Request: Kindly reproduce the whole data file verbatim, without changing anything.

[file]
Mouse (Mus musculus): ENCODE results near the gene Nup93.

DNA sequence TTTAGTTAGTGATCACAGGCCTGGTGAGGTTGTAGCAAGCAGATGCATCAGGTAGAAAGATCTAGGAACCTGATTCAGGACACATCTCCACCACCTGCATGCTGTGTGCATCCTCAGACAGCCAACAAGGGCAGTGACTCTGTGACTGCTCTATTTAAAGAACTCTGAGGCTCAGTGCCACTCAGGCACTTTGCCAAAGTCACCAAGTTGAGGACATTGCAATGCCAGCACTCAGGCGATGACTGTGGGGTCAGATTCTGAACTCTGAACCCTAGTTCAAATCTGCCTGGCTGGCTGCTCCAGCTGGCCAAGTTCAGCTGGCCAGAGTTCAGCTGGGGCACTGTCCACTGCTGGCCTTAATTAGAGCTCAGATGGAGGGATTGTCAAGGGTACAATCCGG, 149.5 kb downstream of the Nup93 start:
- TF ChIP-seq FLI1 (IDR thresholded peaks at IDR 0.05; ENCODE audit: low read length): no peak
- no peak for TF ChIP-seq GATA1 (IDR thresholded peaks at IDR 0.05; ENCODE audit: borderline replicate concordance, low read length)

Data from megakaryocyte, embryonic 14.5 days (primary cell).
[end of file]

Mouse (Mus musculus): ENCODE results near the gene Nup93.

DNA sequence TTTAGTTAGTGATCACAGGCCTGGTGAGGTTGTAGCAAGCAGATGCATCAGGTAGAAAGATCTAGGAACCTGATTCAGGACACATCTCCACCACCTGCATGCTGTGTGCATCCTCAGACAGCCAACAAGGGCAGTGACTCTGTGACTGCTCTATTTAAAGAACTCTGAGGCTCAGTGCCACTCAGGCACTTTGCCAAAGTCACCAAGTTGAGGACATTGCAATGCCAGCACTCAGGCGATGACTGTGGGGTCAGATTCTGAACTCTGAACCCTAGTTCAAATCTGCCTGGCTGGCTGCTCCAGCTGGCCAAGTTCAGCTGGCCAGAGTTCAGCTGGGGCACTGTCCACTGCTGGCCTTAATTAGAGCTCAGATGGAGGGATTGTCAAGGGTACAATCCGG, 149.5 kb downstream of the Nup93 start:
- TF ChIP-seq FLI1 (IDR thresholded peaks at IDR 0.05; ENCODE audit: low read length): no peak
- no peak for TF ChIP-seq GATA1 (IDR thresholded peaks at IDR 0.05; ENCODE audit: borderline replicate concordance, low read length)

Data from megakaryocyte, embryonic 14.5 days (primary cell).